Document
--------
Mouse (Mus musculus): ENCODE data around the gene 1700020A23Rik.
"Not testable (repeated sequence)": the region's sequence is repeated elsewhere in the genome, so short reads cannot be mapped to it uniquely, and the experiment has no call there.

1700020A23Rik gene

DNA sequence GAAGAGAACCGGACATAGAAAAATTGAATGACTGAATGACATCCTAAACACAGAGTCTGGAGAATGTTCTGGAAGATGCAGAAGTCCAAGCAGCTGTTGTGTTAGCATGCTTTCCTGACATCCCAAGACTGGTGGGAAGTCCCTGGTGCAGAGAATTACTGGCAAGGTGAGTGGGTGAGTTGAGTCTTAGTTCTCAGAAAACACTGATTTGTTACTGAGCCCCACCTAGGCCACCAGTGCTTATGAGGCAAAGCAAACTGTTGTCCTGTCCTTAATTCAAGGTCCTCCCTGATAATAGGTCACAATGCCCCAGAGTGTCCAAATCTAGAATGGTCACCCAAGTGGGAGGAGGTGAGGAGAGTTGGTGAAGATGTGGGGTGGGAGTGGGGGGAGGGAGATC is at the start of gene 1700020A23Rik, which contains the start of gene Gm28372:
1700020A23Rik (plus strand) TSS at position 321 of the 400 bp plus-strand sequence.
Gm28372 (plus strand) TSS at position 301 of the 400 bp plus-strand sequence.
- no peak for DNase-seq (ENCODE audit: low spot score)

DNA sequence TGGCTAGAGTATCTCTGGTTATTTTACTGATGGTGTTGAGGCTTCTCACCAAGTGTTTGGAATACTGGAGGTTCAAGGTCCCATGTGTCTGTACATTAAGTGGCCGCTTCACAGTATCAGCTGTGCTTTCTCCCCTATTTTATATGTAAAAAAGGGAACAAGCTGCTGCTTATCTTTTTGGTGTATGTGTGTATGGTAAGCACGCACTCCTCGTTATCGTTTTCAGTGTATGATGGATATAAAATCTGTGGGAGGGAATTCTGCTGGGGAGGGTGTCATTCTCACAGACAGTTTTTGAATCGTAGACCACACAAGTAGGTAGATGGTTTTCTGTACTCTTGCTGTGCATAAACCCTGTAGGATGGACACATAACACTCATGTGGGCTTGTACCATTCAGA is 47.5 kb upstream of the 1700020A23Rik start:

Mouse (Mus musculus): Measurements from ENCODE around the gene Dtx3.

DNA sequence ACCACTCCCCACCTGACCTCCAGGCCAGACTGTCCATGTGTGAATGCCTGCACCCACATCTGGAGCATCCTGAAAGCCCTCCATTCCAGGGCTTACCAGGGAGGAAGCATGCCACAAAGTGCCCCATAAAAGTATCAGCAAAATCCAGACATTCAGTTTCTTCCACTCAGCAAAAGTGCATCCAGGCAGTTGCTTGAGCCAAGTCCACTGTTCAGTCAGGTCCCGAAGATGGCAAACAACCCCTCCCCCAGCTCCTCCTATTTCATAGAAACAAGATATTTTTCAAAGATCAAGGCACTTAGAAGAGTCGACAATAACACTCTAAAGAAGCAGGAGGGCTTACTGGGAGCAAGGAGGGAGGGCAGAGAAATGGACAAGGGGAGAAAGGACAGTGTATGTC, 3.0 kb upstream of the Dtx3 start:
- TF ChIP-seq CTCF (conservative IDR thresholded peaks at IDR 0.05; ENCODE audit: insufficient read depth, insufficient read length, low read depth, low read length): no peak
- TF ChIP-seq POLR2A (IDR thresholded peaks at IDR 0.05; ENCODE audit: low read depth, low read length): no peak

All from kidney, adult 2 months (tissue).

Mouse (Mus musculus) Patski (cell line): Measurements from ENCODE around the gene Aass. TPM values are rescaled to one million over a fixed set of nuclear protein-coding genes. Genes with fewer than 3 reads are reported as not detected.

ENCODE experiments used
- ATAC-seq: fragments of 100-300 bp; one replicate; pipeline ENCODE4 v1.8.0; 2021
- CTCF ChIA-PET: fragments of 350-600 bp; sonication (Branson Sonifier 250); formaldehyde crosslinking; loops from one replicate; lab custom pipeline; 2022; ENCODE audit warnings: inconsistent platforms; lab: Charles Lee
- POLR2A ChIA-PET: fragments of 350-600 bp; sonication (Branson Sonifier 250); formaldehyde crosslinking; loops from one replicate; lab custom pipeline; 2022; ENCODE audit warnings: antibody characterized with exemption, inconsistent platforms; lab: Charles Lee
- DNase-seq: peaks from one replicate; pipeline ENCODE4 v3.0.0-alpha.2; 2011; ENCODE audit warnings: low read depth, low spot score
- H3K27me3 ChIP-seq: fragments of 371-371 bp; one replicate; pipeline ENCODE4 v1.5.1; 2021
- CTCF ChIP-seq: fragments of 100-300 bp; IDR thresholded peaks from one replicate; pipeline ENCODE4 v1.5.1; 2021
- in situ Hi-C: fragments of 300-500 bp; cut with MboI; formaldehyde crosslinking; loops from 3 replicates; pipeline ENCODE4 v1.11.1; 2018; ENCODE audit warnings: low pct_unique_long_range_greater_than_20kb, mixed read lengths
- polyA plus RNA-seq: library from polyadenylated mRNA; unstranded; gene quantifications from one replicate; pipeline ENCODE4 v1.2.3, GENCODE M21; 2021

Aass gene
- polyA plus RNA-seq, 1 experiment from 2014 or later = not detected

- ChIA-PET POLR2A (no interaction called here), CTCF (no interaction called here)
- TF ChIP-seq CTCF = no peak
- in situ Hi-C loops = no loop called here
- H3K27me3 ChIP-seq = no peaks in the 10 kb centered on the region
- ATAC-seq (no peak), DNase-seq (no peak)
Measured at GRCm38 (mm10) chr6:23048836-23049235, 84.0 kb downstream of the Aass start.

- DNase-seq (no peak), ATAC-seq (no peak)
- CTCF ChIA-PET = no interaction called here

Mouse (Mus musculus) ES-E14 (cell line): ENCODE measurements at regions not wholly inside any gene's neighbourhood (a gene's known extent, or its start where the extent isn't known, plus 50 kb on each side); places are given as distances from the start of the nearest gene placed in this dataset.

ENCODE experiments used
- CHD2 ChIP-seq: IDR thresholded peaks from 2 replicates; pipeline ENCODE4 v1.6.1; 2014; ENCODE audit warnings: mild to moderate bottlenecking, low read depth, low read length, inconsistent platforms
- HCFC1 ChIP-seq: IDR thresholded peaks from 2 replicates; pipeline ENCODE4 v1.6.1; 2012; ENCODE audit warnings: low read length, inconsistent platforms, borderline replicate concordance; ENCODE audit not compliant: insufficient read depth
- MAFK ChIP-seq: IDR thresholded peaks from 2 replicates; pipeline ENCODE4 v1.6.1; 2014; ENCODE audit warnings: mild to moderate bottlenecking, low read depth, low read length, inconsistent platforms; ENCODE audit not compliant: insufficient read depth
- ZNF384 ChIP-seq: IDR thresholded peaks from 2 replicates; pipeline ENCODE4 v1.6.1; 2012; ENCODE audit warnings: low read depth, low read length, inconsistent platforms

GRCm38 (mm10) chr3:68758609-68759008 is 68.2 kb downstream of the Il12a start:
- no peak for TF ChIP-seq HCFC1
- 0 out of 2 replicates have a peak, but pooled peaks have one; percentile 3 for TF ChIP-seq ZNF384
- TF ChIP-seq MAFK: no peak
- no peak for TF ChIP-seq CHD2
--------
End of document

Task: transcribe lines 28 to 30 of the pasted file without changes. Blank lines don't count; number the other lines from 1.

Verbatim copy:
- in situ Hi-C loops = no loop called here
- H3K27me3 ChIP-seq = no peaks in the 10 kb centered on the region
- ATAC-seq (no peak), DNase-seq (no peak)